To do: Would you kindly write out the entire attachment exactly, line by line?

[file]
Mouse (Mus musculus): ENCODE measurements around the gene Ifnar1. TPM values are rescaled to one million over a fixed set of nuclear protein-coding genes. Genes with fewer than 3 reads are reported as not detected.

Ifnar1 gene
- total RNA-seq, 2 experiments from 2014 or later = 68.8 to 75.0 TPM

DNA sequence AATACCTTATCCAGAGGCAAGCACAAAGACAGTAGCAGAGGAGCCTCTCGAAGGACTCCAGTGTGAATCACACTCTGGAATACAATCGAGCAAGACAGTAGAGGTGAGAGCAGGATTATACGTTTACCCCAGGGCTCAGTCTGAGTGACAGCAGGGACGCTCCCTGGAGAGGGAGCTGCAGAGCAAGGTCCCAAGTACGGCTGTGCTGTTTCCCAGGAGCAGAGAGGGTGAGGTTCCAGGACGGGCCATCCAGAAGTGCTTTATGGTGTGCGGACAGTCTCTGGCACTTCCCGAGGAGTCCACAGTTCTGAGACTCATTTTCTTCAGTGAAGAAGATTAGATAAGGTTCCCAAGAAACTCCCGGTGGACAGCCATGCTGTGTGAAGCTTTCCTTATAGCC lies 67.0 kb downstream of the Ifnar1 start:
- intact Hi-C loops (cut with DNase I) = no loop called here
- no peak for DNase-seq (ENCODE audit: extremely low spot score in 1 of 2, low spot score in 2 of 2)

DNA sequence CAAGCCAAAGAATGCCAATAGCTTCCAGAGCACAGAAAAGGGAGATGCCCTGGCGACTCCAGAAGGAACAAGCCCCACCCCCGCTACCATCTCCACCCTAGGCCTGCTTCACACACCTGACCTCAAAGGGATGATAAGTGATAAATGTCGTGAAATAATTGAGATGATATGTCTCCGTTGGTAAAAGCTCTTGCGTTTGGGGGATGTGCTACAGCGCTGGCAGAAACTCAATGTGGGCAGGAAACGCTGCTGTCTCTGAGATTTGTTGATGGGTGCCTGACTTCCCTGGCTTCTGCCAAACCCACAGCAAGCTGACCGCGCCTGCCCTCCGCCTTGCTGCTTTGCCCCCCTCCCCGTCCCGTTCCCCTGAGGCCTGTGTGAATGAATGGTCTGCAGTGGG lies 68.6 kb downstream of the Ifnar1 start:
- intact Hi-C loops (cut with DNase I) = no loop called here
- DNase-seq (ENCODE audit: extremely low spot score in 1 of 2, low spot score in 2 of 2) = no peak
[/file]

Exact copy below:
Mouse (Mus musculus): ENCODE measurements around the gene Ifnar1. TPM values are rescaled to one million over a fixed set of nuclear protein-coding genes. Genes with fewer than 3 reads are reported as not detected.

Ifnar1 gene
- total RNA-seq, 2 experiments from 2014 or later = 68.8 to 75.0 TPM

DNA sequence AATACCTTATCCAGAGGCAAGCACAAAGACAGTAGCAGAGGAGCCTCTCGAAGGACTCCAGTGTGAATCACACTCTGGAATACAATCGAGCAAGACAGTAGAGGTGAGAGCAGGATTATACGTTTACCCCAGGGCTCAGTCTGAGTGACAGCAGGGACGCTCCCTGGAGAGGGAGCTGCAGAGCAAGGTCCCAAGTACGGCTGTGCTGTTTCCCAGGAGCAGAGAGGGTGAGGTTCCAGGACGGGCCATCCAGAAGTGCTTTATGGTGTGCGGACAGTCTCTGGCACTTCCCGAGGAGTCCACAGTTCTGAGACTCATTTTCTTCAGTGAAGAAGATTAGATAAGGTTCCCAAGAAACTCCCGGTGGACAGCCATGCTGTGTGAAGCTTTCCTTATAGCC lies 67.0 kb downstream of the Ifnar1 start:
- intact Hi-C loops (cut with DNase I) = no loop called here
- no peak for DNase-seq (ENCODE audit: extremely low spot score in 1 of 2, low spot score in 2 of 2)

DNA sequence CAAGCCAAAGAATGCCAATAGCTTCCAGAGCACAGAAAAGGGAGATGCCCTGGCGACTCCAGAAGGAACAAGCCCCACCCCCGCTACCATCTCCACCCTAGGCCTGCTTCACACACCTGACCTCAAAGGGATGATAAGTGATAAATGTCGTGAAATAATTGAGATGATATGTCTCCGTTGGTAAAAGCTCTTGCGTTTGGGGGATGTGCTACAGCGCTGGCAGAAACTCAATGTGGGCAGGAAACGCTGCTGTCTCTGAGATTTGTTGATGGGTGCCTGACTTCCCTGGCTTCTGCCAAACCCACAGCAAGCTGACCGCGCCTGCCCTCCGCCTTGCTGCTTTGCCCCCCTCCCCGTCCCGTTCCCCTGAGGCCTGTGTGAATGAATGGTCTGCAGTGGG lies 68.6 kb downstream of the Ifnar1 start:
- intact Hi-C loops (cut with DNase I) = no loop called here
- DNase-seq (ENCODE audit: extremely low spot score in 1 of 2, low spot score in 2 of 2) = no peak